Short Fiction : Reckoning

December 10, 2016 12:20am
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The year is 2030 – some fourteen years after Emperor Trump was unknowingly elected to be the last President of the United States.

History books – what’s left of them, anyways – show that he ran under the decree that he would “Make America Great Again.” 

People even wore it on hats and posted the slogan proudly in their lawns.

Now barely more than a decade later it’s a phrase that is heard ominously across the landscape, from our institutions to our employers to our workforce itself, for failure to simply utter the words in response to a government official is paramount to treason in America today.

The only one who is afforded a Freedom of Speech in 2030 is Trump and Trump alone.

I spend a lot of time thinking while I’m at work about how things devolved the way they did so fast – it helps to make the manual labor move by faster during my daily 16-hour shift at the server farm. It’s a hot and grueling task to maintain the thousands of computers that support the Trump regime, but it’s better than building The Wall … I’ve heard that some men get tasked to work on the wall only to never see their families again, whether it’s the non-existent safety standards or the rogue patriots who still think that they can somehow make a difference in this world…

How they haven’t all been hunted down by Trump’s deportation squads, I have no idea, but admittedly there’s a small part of me that believes in what those guys fight for because rumor is that it’s what America was actually founded on centuries ago.

I understand the country had already begun to steer away from its roots by the time that Trump was elected to power. One half believed in the rights of the people, whereas the other half lived motivated by fear and antagonism, and it’s not hard to guess which side he chose to incite in order to take control of the American government. Some could see the writing on the wall and people protested in the streets, but they were quickly shutdown by his supporters who seemed to see Trump’s victory as a way for the like of them to clear the slate after having tolerated the other side for so long.

In fact, many were such ardent supporters of Trump after his election that they didn’t even realize what was really happening until nearly half the country had succumbed to his new style of leadership.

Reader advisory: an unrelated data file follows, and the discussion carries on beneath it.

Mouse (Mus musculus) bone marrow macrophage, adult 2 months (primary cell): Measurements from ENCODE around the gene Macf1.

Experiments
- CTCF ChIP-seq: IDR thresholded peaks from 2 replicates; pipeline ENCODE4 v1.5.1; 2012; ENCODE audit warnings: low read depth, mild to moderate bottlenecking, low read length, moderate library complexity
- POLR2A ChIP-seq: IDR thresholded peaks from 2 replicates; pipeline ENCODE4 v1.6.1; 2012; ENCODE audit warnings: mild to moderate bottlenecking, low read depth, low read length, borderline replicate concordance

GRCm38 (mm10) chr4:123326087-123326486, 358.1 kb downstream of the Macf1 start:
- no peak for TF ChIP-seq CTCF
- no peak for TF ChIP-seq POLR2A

Unemployment fell to zero, namely because every able-bodied man was put to work in the national farms or underground in the mines or doing other menial tasks while at the same time females were banned from the workforce and expected to stay home raising the family, out of sight and out of mind.

International trade with other nations disappeared overnight as Trump declared that America would reject the global community and put to rest any reliance that it had on countries like China and Japan which were once known for making a majority of the goods consumed by Americans.

Immigration proved to be a rather simple problem to solve because long before construction even began on The Wall, illegal immigration all but ceased from our southern border as immigrants observed up close the rapidly deteriorating American lifestyle and thus decided that they were far safer outside of the American Empire in their own country.

Though it’s been years since anyone has seen Emperor Trump’s face publicly, his name remains plastered in gold letters upon our most monolithic of structures that we pass on our routes between work and our own meager homes. His messages are broadcast out to every citizen via devices that we are required to carry on our persons at all times – he uses an application they refer to as The Twitter that shares his most prolific thoughts with his followers in near real-time.

I’ve heard that in the past, these incredible devices could be used to communicate with just about anyone else on the planet who also possessed one, however today they’re limited to only official communiques from @realDonaldTrump.

He mostly sends messages out late into the night when we are just returning home from our workday, and they’re almost never coherent, but you didn’t hear that from me.

I’m sure America wasn’t perfect back then, but it certainly couldn’t have been any worse than the world we live in today – a darkened industrial complex where it’s difficult to breathe outdoors, working long hours for only government-approved rations with no time left for rest or relaxation, much less personal expression or any form of belief other than an unwavering allegiance to Trump. There are certainly those who prosper – mostly people who had vast wealths prior to Trump’s election or his own personal friends and colleagues.

They’re the ones who fly around in their private jets and live in these enormous, glass towers and enjoy lives that the rest of us work tirelessly to provide for them. America is no doubt great if you’re one of them, never wanting for a thing in their lives and yet always wanting a little more of ours, too.

Maybe it was them who he was really talking to when he promised to Make America Great Again.

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